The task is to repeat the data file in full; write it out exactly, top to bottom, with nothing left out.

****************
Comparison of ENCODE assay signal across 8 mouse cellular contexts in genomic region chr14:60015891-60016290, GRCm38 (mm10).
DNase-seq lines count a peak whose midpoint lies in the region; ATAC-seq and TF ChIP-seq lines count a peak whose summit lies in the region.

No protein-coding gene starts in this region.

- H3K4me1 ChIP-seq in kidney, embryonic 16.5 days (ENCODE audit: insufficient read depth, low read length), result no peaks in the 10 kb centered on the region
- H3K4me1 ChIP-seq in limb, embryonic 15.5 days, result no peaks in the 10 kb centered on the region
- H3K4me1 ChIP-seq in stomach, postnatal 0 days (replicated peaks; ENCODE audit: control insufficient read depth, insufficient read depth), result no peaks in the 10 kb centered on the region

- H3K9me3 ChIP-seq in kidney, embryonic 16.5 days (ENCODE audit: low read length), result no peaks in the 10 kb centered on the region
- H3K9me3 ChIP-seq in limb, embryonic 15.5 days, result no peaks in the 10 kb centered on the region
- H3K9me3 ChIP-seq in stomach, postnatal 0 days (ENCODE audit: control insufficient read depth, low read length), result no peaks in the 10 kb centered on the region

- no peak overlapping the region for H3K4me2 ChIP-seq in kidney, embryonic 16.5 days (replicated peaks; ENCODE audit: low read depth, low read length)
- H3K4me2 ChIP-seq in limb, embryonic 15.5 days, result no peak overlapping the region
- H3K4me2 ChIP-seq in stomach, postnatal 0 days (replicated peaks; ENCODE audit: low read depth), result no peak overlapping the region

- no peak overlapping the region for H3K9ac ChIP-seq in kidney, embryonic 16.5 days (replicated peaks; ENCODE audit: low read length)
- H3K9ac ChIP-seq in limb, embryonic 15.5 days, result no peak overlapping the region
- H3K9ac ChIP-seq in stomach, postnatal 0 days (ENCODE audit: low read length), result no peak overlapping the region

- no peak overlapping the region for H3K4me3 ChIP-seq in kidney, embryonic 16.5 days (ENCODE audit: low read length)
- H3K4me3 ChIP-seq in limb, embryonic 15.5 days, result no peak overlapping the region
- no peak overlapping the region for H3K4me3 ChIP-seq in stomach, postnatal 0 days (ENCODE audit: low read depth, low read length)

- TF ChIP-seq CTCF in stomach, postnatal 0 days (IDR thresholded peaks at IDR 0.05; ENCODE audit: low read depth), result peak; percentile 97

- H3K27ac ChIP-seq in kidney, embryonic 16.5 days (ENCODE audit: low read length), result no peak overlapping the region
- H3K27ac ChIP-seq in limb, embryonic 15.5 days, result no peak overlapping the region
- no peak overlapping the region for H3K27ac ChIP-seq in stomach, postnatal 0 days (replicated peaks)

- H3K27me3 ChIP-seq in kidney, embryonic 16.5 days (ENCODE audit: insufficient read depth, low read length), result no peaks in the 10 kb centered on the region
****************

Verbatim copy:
Comparison of ENCODE assay signal across 8 mouse cellular contexts in genomic region chr14:60015891-60016290, GRCm38 (mm10).
DNase-seq lines count a peak whose midpoint lies in the region; ATAC-seq and TF ChIP-seq lines count a peak whose summit lies in the region.

No protein-coding gene starts in this region.

- H3K4me1 ChIP-seq in kidney, embryonic 16.5 days (ENCODE audit: insufficient read depth, low read length), result no peaks in the 10 kb centered on the region
- H3K4me1 ChIP-seq in limb, embryonic 15.5 days, result no peaks in the 10 kb centered on the region
- H3K4me1 ChIP-seq in stomach, postnatal 0 days (replicated peaks; ENCODE audit: control insufficient read depth, insufficient read depth), result no peaks in the 10 kb centered on the region

- H3K9me3 ChIP-seq in kidney, embryonic 16.5 days (ENCODE audit: low read length), result no peaks in the 10 kb centered on the region
- H3K9me3 ChIP-seq in limb, embryonic 15.5 days, result no peaks in the 10 kb centered on the region
- H3K9me3 ChIP-seq in stomach, postnatal 0 days (ENCODE audit: control insufficient read depth, low read length), result no peaks in the 10 kb centered on the region

- no peak overlapping the region for H3K4me2 ChIP-seq in kidney, embryonic 16.5 days (replicated peaks; ENCODE audit: low read depth, low read length)
- H3K4me2 ChIP-seq in limb, embryonic 15.5 days, result no peak overlapping the region
- H3K4me2 ChIP-seq in stomach, postnatal 0 days (replicated peaks; ENCODE audit: low read depth), result no peak overlapping the region

- no peak overlapping the region for H3K9ac ChIP-seq in kidney, embryonic 16.5 days (replicated peaks; ENCODE audit: low read length)
- H3K9ac ChIP-seq in limb, embryonic 15.5 days, result no peak overlapping the region
- H3K9ac ChIP-seq in stomach, postnatal 0 days (ENCODE audit: low read length), result no peak overlapping the region

- no peak overlapping the region for H3K4me3 ChIP-seq in kidney, embryonic 16.5 days (ENCODE audit: low read length)
- H3K4me3 ChIP-seq in limb, embryonic 15.5 days, result no peak overlapping the region
- no peak overlapping the region for H3K4me3 ChIP-seq in stomach, postnatal 0 days (ENCODE audit: low read depth, low read length)

- TF ChIP-seq CTCF in stomach, postnatal 0 days (IDR thresholded peaks at IDR 0.05; ENCODE audit: low read depth), result peak; percentile 97

- H3K27ac ChIP-seq in kidney, embryonic 16.5 days (ENCODE audit: low read length), result no peak overlapping the region
- H3K27ac ChIP-seq in limb, embryonic 15.5 days, result no peak overlapping the region
- no peak overlapping the region for H3K27ac ChIP-seq in stomach, postnatal 0 days (replicated peaks)

- H3K27me3 ChIP-seq in kidney, embryonic 16.5 days (ENCODE audit: insufficient read depth, low read length), result no peaks in the 10 kb centered on the region